CUT! How to Lose Weight and Get the Muscle Definition You Always Wanted

Okay kids, after months of testing, documenting, writing, and editing, it’s finally ready — my program for losing weight and shedding fat.  It’s called CUT! How to Lose Weight and Get the Muscle Definition You Always Wanted.

Don’t be fooled by the kitschy, comic-book-styled artwork.  This is the real deal.  Follow this program and you will get the lean body you want — no extreme workouts, no insanity, no mail-order food, no expensive equipment.  Just sensible food and realistic exercise.

I am uniquely qualified to write on this subject because I used to tip the scales at over 230 pounds.   If you want to hear the long, sad tale you can read on.  If you don’t, and you want to trust me, then head on over and buy a copy.

It works.


How I Went From Fat to Fit

I had been chubby since middle school. The older I got the heavier I got, and while I had always hated being fat and out of shape, I had never been able to summon up with the discipline to change. Fortunately a couple of things happened that pushed me in a new direction. Both of them, inexplicably and coincidentally, happened in my car.

The first event occurred in the early 1980s. I don’t remember the exact year, just that I was in my early twenties and I was driving home from a sales trip. A shooting pain in my chest forced me to pull off the road. It quickly subsided, and I was able to finish the drive, but it scared me half to death. I went straight to the doctor. After a physical exam and some lab tests the doctor informed me that I had not had a heart attack – that was relief – but he added the following:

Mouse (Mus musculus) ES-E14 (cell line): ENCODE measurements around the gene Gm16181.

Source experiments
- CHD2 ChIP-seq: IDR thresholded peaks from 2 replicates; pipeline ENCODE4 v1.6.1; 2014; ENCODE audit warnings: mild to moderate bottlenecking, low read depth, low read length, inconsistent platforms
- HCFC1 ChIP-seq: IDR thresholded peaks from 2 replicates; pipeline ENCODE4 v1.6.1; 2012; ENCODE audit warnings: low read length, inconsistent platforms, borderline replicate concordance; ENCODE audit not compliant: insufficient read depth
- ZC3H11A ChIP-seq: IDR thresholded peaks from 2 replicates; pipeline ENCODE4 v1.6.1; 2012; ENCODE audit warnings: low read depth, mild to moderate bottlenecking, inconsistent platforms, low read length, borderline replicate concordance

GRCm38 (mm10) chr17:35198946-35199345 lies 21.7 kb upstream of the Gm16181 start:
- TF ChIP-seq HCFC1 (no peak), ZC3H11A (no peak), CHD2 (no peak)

“Relax Mr. Mitchell. There’s nothing wrong with you that isn’t wrong with half of the men in North America. You’re grossly obese and you have the body of a man twice your age. Just keep doing what you’re doing and you won’t make 50.” He handed me some pamphlets about weight loss and he was gone.  Somehow his sarcasm was more searing, and more scary, than the pain in my chest had been.

I started trying to diet and work out, but it was slow going and I hated it. There was nothing about the process of dieting or working out that was anything other than miserable.

One day I was driving to an appointment and got stuck in traffic. It was hot, the air conditioning was blowing tepid air in my idling car, and I was desperate to get to my destination on time. The car was literally a pressure cooker, and it was just too much for me to handle. So I proceeded to throw a childish fit, complete with screaming, swearing, and pounding of the steering wheel.
“Come on people, just go! What are you doing? It’s the pedal on the right that makes your car go you stupid…”

I don’t know why, but at some point during my idiotic tantrum I realized that it was nobody’s fault but mine that I was late. The people in the cars in front of me were just like me. From there I came to the inescapable conclusion that I was sick. I did not have a multitude of problems – a weight problem, a patience problem, a temper problem, and so on – what I had was a one big problem, a massive mental problem centering around low self-esteem. This central problem resulted in ill health, poor discipline, and all of the other issues I’ve already mentioned, plus a heaping helping of monetary problems and relationship problems.

It’s hard to be a decent employee, husband, father, and friend when you’re an irascible prick who hates himself. You spend all your time trying to prove you amount to something when you really don’t. Your subconscious mind knows you’re worthless as all hell, but your rational mind can’t except that. The imbalance between those two moving parts soon begins to shake the machine to pieces.